The Do-It-Yourself Facebook Resume Kit in 5 easy steps. The best way to show off your resume on Facebook.
Photo Credit: mkhmarketing
This is a guest post by Claudio Nader. If you’d also like to guest post here on JobMob, follow these guest post guidelines.
Want a resume that looks like this?
Why this is a great idea
Many job seekers kick off their job search with an email to everyone they know asking for leads. A common problem is that after a few weeks or months, friends and family forget that they’re still looking for a job.
Your Facebook profile resume will constantly remind every visitor about your job search without you needing to send followups. Then when a lead comes to mind, they’ll just need to click ‘Share Profile’.
Now, when sending that first job search announcement, tell people to follow your Facebook profile to see if you’re still available.
Pretty clever, right?
How it works
The new Facebook profile layout displays your last 5 tagged photos across the top, while showing your profile picture on the left.
- Use your profile picture for a headshot and a brief but hard-hitting summary of your skills & achievements
- Use the tagged photos as banners for each of your print resume’s sections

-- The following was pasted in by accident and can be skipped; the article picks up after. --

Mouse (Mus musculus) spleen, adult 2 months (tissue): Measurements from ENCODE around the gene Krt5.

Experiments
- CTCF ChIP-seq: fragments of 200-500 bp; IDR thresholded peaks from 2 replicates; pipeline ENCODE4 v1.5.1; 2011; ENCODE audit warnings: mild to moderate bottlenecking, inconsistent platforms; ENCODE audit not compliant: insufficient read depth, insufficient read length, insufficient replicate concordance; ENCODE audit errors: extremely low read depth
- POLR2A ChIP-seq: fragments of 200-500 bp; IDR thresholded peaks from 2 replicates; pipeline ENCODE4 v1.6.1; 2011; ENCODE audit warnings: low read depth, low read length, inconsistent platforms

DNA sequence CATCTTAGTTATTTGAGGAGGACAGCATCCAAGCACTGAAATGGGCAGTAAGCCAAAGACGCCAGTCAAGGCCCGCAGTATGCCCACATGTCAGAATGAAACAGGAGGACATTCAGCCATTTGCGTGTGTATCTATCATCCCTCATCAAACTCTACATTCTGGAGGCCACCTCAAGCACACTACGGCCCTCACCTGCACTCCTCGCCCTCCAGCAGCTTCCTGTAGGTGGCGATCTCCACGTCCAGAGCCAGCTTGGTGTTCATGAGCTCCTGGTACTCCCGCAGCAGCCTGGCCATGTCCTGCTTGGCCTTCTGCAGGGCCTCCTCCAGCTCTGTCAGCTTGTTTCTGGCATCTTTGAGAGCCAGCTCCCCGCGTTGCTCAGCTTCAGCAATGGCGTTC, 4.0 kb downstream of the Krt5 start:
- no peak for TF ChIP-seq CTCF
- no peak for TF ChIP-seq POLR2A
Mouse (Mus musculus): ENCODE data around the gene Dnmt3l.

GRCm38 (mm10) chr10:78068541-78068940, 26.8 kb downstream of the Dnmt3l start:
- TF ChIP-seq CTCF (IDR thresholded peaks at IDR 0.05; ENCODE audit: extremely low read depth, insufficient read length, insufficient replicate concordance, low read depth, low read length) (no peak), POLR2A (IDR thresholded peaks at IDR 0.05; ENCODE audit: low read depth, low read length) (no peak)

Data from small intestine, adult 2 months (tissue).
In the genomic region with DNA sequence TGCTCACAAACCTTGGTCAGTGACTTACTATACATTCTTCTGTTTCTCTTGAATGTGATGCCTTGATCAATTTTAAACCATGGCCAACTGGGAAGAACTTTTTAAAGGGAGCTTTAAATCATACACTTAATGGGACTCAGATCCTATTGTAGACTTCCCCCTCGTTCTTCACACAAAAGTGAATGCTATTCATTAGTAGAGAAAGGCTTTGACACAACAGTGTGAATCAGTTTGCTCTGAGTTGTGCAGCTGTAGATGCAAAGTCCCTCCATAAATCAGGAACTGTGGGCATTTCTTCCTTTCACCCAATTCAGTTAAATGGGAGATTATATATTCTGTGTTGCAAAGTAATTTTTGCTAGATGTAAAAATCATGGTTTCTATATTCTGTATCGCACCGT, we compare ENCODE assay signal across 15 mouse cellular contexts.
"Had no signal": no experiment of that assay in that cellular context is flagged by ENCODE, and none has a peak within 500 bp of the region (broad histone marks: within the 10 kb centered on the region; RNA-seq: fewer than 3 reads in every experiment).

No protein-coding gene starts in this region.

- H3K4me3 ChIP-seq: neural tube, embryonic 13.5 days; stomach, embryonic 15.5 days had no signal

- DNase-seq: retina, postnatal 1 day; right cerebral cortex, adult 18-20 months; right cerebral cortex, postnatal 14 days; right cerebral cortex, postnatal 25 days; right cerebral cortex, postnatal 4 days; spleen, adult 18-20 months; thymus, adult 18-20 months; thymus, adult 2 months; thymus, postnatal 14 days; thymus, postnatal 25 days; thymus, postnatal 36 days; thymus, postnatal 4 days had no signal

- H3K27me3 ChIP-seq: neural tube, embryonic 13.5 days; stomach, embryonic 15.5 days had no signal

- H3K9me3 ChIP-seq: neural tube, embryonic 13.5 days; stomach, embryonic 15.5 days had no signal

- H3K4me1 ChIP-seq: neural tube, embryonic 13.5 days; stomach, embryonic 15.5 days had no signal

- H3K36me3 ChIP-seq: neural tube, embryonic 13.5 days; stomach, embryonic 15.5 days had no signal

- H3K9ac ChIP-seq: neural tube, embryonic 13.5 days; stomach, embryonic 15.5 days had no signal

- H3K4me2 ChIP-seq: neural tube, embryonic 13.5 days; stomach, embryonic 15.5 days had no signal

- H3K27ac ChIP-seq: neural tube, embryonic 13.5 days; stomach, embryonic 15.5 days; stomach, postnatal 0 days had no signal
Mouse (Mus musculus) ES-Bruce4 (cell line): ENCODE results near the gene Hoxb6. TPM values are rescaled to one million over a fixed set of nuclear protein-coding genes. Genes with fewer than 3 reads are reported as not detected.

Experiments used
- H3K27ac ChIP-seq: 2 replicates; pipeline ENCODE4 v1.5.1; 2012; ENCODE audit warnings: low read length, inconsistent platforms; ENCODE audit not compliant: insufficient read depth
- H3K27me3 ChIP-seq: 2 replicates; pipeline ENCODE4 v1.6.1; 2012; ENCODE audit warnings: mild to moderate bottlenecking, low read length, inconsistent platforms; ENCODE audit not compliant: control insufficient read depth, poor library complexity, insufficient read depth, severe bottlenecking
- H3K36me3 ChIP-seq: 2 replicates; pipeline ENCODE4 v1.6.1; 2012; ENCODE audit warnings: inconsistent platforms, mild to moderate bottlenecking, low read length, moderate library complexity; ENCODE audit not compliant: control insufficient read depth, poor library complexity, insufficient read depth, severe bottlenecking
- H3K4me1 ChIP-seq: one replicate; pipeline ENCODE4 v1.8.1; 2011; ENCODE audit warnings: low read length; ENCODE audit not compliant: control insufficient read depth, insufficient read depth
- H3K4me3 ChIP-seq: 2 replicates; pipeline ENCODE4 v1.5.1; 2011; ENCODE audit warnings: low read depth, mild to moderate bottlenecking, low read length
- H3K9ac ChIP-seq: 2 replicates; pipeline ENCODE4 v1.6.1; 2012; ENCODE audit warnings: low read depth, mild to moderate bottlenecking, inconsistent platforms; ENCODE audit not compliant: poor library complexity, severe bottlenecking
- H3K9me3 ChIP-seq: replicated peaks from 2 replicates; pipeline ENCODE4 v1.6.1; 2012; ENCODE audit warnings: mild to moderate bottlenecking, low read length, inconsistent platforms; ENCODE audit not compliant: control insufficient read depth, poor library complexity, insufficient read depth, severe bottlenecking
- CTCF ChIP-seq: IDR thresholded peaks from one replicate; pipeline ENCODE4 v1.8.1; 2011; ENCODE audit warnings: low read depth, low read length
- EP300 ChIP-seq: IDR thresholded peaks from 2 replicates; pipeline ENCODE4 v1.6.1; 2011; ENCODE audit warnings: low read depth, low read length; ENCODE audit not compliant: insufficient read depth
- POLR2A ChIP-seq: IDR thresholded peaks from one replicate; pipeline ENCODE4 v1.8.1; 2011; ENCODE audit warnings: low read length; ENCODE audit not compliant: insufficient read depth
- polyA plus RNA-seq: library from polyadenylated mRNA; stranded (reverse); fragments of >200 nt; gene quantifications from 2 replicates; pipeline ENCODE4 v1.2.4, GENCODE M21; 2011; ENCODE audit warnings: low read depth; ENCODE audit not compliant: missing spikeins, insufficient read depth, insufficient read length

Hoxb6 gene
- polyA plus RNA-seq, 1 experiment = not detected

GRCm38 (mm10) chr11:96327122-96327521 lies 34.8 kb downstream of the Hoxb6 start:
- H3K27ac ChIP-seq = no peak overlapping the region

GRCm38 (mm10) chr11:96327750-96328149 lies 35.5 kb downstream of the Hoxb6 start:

- The caption of each banner image should contain the relevant text from that section of your resume
Here’s how to make yours.
5 easy steps
- Create the images
- Upload the images
- Tag the images
- Adjust your bio
- Set up the texts
1. Create the images
This is the most complicated step of the Facebook resume creation process, but it’s really not so bad as you’ll see.
To make things easier, I’ve created some sets of Facebook-styled banners that you can download for free and use on your Facebook resume for a slick, “official Facebook” look.
Some banner set samples of resume section headings:
Each set contains at least 6 banners to choose from, and you can download all of the other free sets from the JobMob Facebook page (click now, it will open in a new window).
Want to create your own banners? Each image should be 97 pixels wide x 68 pixels high.
For the profile picture, you’re limited to an image no larger than 180 x 540 pixels.
If you have design skills and aren’t afraid to slice & crop images for cool effect like Claudio, here are some time-saving tools to check out.
Otherwise, follow these simple steps to create a profile picture with a hard-hitting summary using the Pixlr online image editor:
- Click ‘Create a new image’
- Name it ‘Facebook Profile Picture’, ignore the Presets, set a width of 180 and a height of 540 and click ‘Ok’.
- Set the foreground color of the new image to be the same color as the banner set you’ve chosen. Click the big black square beneath the hand tool, and in the popup that appears, replace 000000 with the relevant color code – dark blue is 3B5998, light blue is D8DFEA and white is FFFFFF – then click ‘Ok’.
- Select the paintbucket tool and click anywhere in the white area of the new image to change its color.
- Import your portrait photo by clicking Layer > ‘Open image as layer’ from the menu bar at the top of the screen. Left-click the imported portrait and hold down the mouse button to drag the portrait into position. Put it near the top of the new image.